Reference is now made to FIGS. 4 and 5, showing projected screenshots of an embodiment of the VR program. In this embodiment, targets appear in the shape of flies, and the subjects' task is to “spray” each fly by aligning a spray canister icon therewith. Cervical motions control the location of the canister nozzle. Once the fly is sprayed, it vanishes and a new target appears, typically requiring a larger ROM.

The procedure for assessing CROM with the system may be carried out as participants sit on a standard firm chair, typically with their body strapped by a seat-belt and their feet resting on the ground. Each VR session may commence with a short warm-up and introductory explanation of the virtual game. The start point for the VR game is generally set at 80% of the maximal cervical range displayed by the subject using conventional assessment techniques.

The procedure may continue with targets being displayed on the HMD and the subject's cervical movements being monitored and analyzed. The selection of targets appearing on the display may be adjusted according to the performance of the subject. Typically, the process repeats until the user fails to increase his CROM a predetermined number of times and no CROM improvement is recorded.

FIGS. 6-15 illustrate an extensive study performed using the cervical assessment embodiment illustrated above. The study used the VR system and method described in this invention alongside with other assessment methods and compared the assessment results received from both. This study evaluated the reliability and validity of the specific embodiment of the cervical assessment system and method illustrated above, by performing a. a reliability study; b. a comparative study which demonstrated differentiating ability of the system; c. a comparison to existing conventional method, with results showing VR is advantageous; and d. an analysis of diagnostic ability using logistic regression.

CROM measures included both half-cycle Extension (E), Flexion (F), Left Rotation (LR), Right Rotation (RR), left lateral flexion (LLF), and right lateral flexion (RLF) and full-cycle (F+E, RR+LR, RLF+LLF) cervical ROM. The primary ROM results collected by the system described in this invention were full cycle F+E, and RR+LR, as VR motion was continuous between targets, with no return to a middle point. Mid-position was recorded at the beginning of the experiment and used to calculate half-cycle measures.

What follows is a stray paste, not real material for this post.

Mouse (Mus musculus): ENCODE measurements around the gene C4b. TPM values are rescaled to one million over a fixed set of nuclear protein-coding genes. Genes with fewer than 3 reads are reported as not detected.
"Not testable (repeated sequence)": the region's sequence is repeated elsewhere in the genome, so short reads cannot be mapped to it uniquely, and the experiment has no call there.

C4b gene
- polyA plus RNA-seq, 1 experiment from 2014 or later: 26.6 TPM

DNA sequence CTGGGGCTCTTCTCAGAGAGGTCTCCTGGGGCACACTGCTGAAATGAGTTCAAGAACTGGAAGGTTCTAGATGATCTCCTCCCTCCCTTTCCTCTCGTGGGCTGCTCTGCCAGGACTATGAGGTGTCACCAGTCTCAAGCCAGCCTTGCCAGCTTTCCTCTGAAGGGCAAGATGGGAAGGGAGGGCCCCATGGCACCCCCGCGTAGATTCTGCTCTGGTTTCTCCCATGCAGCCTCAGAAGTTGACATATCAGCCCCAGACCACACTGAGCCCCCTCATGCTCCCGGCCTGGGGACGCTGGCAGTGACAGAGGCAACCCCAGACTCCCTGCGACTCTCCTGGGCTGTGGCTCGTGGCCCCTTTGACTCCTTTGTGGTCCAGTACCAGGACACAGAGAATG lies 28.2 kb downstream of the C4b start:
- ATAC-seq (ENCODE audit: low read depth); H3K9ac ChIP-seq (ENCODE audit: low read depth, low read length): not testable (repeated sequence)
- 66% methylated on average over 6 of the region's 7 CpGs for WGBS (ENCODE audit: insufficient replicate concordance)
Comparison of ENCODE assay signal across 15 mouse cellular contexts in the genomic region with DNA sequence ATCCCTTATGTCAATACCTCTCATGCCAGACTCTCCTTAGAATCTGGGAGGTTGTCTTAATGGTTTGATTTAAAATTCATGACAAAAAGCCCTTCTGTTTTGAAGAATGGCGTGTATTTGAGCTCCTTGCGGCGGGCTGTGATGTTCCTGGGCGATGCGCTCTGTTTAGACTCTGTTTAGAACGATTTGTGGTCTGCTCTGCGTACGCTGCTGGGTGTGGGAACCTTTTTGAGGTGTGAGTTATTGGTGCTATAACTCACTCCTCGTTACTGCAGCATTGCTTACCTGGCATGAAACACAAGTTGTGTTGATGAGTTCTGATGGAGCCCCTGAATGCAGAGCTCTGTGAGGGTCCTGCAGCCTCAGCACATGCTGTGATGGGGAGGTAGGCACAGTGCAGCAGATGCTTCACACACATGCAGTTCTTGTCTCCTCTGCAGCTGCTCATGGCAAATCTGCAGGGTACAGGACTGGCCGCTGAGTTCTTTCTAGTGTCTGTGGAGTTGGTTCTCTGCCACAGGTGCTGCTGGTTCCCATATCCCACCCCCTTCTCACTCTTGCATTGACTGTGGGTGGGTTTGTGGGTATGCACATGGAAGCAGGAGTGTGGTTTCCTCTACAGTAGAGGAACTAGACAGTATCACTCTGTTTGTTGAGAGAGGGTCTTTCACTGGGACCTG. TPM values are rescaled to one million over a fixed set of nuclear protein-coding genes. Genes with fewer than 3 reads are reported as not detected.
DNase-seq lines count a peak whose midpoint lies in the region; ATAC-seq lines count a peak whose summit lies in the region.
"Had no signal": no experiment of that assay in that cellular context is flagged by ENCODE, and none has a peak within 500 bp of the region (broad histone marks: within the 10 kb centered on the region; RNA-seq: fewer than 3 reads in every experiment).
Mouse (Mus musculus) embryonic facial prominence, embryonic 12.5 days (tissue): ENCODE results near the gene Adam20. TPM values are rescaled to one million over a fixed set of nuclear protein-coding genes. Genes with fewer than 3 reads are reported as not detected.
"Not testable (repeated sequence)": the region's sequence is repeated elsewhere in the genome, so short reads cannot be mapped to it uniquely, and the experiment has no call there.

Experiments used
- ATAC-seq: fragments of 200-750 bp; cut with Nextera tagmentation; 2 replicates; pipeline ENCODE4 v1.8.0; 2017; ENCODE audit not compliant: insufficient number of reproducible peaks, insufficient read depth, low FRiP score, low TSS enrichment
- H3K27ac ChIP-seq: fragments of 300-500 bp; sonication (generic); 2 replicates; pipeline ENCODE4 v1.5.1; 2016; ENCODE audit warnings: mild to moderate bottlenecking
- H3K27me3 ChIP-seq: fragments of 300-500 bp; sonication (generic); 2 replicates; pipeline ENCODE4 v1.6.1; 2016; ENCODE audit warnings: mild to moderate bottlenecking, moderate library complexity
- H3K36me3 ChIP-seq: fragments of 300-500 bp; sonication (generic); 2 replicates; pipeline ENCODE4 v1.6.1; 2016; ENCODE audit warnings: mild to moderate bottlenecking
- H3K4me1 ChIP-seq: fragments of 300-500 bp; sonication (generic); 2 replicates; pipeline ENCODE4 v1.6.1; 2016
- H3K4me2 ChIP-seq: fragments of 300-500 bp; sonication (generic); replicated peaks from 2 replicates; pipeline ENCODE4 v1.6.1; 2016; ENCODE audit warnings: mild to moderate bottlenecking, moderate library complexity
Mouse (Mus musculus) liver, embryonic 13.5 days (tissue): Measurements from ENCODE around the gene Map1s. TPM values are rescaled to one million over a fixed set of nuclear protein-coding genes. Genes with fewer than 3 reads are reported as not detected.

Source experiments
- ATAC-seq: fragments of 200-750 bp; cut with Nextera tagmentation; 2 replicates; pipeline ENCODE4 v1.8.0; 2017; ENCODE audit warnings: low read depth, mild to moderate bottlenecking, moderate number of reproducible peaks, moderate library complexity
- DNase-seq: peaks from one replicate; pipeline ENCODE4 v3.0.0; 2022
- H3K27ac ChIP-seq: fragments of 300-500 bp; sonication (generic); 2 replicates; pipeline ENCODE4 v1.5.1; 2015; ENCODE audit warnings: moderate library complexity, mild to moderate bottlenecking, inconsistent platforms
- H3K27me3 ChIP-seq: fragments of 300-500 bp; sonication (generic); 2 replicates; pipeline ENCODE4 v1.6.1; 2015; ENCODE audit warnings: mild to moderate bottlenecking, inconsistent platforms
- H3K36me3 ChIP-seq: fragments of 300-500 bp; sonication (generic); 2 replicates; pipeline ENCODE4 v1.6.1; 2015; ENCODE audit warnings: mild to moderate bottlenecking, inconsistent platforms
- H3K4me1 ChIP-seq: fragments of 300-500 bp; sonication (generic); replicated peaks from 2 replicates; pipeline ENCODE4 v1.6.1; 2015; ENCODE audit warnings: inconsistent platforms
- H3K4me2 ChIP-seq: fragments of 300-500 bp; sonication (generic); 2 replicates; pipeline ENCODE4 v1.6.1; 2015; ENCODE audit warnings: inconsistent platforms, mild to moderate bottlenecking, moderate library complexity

The study simulated three sessions, where only the second session (VR) used an embodiment of the system and method described hereinabove to trigger cervical motion. The other two sessions (Conv1 and Conv2) included voluntary cervical motion in response to oral commands. Participants were requested to move their head twice into E, F, LR, RR, LLF and RLF. The measurement system used in all 3 sessions was identical.

Results obtained from both VR and conventional assessments demonstrated significantly reduced range of motion in the symptomatic group. In addition, logistic regression analysis, using a single predictor, compared the ability of conventional versus virtual tests of cervical ROM to distinguish between symptomatic and asymptomatic individuals. The VR measures showed greater sensitivity while conventional measures showed greater specificity. Results also showed that exposure to a single session using the VR system caused a significant increase in ROM.

The symptomatic group included 25 volunteers (16 females and 9 males, mean age ±SD=39.0±12.7 years) presenting with chronic neck pain from an outpatient physiotherapy clinic and from the University of Haifa. The control group included 42 asymptomatic volunteers (31 females and 11 males, mean age ±SD=35.3±12.4 years) recruited from the University of Haifa. Inclusion criteria for the symptomatic group included neck pain with or without pain to the upper limb for longer than six weeks.